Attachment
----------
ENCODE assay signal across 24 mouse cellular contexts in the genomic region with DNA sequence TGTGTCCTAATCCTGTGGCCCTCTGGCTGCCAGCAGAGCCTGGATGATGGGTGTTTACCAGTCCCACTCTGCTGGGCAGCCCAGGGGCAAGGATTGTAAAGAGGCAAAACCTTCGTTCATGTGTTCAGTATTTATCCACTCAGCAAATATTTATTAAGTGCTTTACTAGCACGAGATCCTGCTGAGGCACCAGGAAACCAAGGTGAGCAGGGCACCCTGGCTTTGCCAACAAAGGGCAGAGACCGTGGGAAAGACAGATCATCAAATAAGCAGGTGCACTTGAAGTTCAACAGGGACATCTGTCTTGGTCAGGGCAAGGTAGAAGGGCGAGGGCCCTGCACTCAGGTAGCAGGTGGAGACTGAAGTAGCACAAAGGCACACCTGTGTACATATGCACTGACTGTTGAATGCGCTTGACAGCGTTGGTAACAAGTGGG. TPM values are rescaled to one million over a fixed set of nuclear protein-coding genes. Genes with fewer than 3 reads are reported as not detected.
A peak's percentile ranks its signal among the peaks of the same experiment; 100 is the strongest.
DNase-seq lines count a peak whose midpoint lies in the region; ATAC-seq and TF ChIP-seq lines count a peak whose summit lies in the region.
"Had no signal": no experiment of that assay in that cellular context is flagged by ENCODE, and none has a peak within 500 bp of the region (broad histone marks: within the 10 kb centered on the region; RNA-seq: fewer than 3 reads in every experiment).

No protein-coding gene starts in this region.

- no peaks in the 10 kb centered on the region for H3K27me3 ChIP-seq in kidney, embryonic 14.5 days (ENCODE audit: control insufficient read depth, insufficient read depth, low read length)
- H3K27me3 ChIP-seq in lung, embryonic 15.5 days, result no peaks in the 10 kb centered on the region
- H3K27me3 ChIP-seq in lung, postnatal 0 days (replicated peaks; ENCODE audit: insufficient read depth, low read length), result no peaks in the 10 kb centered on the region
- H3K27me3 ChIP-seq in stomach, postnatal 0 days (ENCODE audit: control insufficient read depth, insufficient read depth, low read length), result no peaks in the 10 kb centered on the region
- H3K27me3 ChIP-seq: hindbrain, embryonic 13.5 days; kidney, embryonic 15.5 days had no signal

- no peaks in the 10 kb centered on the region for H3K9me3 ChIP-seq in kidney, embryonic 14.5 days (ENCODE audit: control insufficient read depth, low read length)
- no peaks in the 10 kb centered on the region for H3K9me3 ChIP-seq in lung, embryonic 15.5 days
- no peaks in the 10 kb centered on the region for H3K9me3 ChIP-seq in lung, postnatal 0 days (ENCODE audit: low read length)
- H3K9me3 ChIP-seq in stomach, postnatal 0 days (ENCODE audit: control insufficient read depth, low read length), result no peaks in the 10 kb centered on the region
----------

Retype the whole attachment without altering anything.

ENCODE assay signal across 24 mouse cellular contexts in the genomic region with DNA sequence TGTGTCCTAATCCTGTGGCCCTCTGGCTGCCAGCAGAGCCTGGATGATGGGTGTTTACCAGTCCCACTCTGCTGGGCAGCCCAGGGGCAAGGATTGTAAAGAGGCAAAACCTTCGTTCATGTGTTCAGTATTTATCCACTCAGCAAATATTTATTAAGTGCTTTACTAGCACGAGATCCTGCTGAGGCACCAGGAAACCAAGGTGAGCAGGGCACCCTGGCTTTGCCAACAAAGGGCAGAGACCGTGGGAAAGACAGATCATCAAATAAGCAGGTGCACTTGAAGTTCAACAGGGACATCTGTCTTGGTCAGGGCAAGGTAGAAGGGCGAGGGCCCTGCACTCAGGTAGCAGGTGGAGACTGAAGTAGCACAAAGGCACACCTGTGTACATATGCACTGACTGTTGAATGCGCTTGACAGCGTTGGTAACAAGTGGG. TPM values are rescaled to one million over a fixed set of nuclear protein-coding genes. Genes with fewer than 3 reads are reported as not detected.
A peak's percentile ranks its signal among the peaks of the same experiment; 100 is the strongest.
DNase-seq lines count a peak whose midpoint lies in the region; ATAC-seq and TF ChIP-seq lines count a peak whose summit lies in the region.
"Had no signal": no experiment of that assay in that cellular context is flagged by ENCODE, and none has a peak within 500 bp of the region (broad histone marks: within the 10 kb centered on the region; RNA-seq: fewer than 3 reads in every experiment).

No protein-coding gene starts in this region.

- no peaks in the 10 kb centered on the region for H3K27me3 ChIP-seq in kidney, embryonic 14.5 days (ENCODE audit: control insufficient read depth, insufficient read depth, low read length)
- H3K27me3 ChIP-seq in lung, embryonic 15.5 days, result no peaks in the 10 kb centered on the region
- H3K27me3 ChIP-seq in lung, postnatal 0 days (replicated peaks; ENCODE audit: insufficient read depth, low read length), result no peaks in the 10 kb centered on the region
- H3K27me3 ChIP-seq in stomach, postnatal 0 days (ENCODE audit: control insufficient read depth, insufficient read depth, low read length), result no peaks in the 10 kb centered on the region
- H3K27me3 ChIP-seq: hindbrain, embryonic 13.5 days; kidney, embryonic 15.5 days had no signal

- no peaks in the 10 kb centered on the region for H3K9me3 ChIP-seq in kidney, embryonic 14.5 days (ENCODE audit: control insufficient read depth, low read length)
- no peaks in the 10 kb centered on the region for H3K9me3 ChIP-seq in lung, embryonic 15.5 days
- no peaks in the 10 kb centered on the region for H3K9me3 ChIP-seq in lung, postnatal 0 days (ENCODE audit: low read length)
- H3K9me3 ChIP-seq in stomach, postnatal 0 days (ENCODE audit: control insufficient read depth, low read length), result no peaks in the 10 kb centered on the region